Cubans are now asking themselves what change or concession will Francis’ visit bring?
Pope Francis has called on the US to build a “truly tolerant and inclusive” society that rejects discrimination and said that climate change is an issue “which can no longer be left to a future generation”.
Francis, the fourth pope to visit the US, was speaking at the White House after he was welcomed by President Barack Obama on Wednesday.
In his remarks, the pontiff called for the protection of religious liberty and asked American Catholics to reject discrimination.
American Catholics are committed to building a society which is truly tolerant and inclusive.
“American Catholics are committed to building a society which is truly tolerant and inclusive, to safeguarding the rights of individuals and communities, and to rejecting every form of unjust discrimination,” he said.
On climate change, the pope praised Obama’s focus on the environment and called on the international community to protect “our common home”.
“We are living at a critical moment of history,” he said.
“We still have time to make the changes needed to bring about a sustainable and integral development, for we know that things can change.”
“We wish to commit ourselves to the conscious and responsible care of our common home,” he said.
In his remarks, Obama welcomed the pontiff’s work to lift up the poor and his commitment to fight climate change.
“Holy Father, you remind us that we have a sacred obligation to protect our planet – God’s magnificent gift to us,” he said.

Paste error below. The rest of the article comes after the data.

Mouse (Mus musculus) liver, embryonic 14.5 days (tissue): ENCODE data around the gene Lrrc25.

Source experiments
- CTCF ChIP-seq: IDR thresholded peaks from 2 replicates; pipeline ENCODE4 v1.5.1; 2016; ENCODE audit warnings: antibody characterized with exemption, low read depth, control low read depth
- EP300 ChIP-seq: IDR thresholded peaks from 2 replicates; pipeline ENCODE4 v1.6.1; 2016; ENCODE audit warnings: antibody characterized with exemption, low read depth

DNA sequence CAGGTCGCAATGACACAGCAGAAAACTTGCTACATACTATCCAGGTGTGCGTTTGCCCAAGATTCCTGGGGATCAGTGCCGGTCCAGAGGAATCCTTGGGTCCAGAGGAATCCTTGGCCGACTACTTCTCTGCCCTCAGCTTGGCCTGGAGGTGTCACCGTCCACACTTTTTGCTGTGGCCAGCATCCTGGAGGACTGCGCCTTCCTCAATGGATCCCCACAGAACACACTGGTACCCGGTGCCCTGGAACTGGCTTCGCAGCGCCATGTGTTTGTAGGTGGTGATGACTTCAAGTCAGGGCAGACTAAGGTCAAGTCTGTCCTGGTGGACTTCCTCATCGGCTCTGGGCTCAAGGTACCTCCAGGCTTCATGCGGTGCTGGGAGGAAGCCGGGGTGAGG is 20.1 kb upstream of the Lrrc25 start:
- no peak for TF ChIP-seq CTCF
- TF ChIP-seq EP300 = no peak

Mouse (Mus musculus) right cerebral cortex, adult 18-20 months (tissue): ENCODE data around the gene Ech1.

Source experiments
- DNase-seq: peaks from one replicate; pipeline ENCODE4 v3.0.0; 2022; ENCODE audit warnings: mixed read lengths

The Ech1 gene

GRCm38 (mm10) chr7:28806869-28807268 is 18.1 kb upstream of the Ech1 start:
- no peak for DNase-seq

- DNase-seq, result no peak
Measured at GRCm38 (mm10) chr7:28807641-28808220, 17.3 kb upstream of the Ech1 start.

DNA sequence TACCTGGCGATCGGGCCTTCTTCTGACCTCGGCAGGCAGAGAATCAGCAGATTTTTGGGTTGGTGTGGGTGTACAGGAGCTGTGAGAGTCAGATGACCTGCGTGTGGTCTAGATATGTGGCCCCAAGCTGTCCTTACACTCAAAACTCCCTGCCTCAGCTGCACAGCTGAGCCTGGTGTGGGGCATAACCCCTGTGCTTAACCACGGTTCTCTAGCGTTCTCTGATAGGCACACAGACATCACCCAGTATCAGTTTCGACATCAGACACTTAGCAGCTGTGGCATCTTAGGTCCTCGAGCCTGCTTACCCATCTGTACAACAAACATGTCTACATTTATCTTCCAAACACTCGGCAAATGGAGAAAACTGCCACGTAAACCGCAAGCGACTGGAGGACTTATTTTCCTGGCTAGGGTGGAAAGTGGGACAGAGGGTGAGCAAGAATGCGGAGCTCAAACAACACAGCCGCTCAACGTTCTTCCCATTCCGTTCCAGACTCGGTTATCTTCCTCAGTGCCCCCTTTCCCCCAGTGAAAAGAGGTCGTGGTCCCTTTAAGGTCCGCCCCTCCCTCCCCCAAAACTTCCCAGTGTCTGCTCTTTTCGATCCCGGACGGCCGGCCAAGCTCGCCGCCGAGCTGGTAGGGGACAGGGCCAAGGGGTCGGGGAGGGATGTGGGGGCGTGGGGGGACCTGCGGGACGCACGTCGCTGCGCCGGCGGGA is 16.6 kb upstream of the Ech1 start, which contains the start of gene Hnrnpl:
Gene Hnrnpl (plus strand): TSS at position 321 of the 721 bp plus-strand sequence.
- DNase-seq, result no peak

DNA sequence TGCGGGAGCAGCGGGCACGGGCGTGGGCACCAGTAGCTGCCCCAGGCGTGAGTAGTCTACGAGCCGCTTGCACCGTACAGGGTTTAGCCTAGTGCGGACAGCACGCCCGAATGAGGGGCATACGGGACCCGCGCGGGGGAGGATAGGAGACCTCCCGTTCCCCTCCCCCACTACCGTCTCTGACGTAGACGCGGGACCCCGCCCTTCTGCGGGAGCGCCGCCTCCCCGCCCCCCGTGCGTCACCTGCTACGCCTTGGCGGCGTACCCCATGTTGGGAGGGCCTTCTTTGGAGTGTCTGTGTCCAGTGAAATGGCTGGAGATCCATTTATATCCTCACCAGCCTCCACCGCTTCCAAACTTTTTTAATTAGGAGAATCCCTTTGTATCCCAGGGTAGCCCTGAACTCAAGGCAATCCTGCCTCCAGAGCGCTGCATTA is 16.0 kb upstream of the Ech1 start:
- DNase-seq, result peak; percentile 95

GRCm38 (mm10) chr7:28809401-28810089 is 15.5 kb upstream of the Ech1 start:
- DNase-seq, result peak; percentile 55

Obama also thanked the pope for his contribution to the US’s “new initiative with the Cuban people”.
The pontiff played a crucial role in brokering the recent talks between Havana and Washington which have resulted in a thaw in relations.
Focus on climate change
Al Jazeera’s Patty Culhane, reporting from the White House, said President Obama and the pope in their speeches focused on issues they agreed upon, including refugees, climate change and immigration.
“Obama and the pope didn’t mention the issues such as gay rights and abortion, which conservatives in the country hoped that the pope would bring up. Those are areas (on which) the pope disagrees with the president.”
Culhane also said: “The pope really focused on climate change, showing what he is probably going to be talking about at not only at the UN General Assembly, but also at the US Congress. That is going to be controversial as there are many Republicans who believe that climate change does not exist. And the pope acknowledges that it exists.”
Later in the day, Francis will meet 450 of the country’s bishops at a conference at the Cathedral of St Matthew the Apostle.
Many of the bishops have struggled to come to terms with the pope’s new, social justice-minded direction of the church.
They prioritised drawing clearer boundaries for Catholic behaviours and beliefs in the face of legalised abortion, advances in gay rights, and the exodus of many Westerners from organised religion.
On Wednesday, the pope will also canonise a Spanish friar who brought the Catholic faith to California.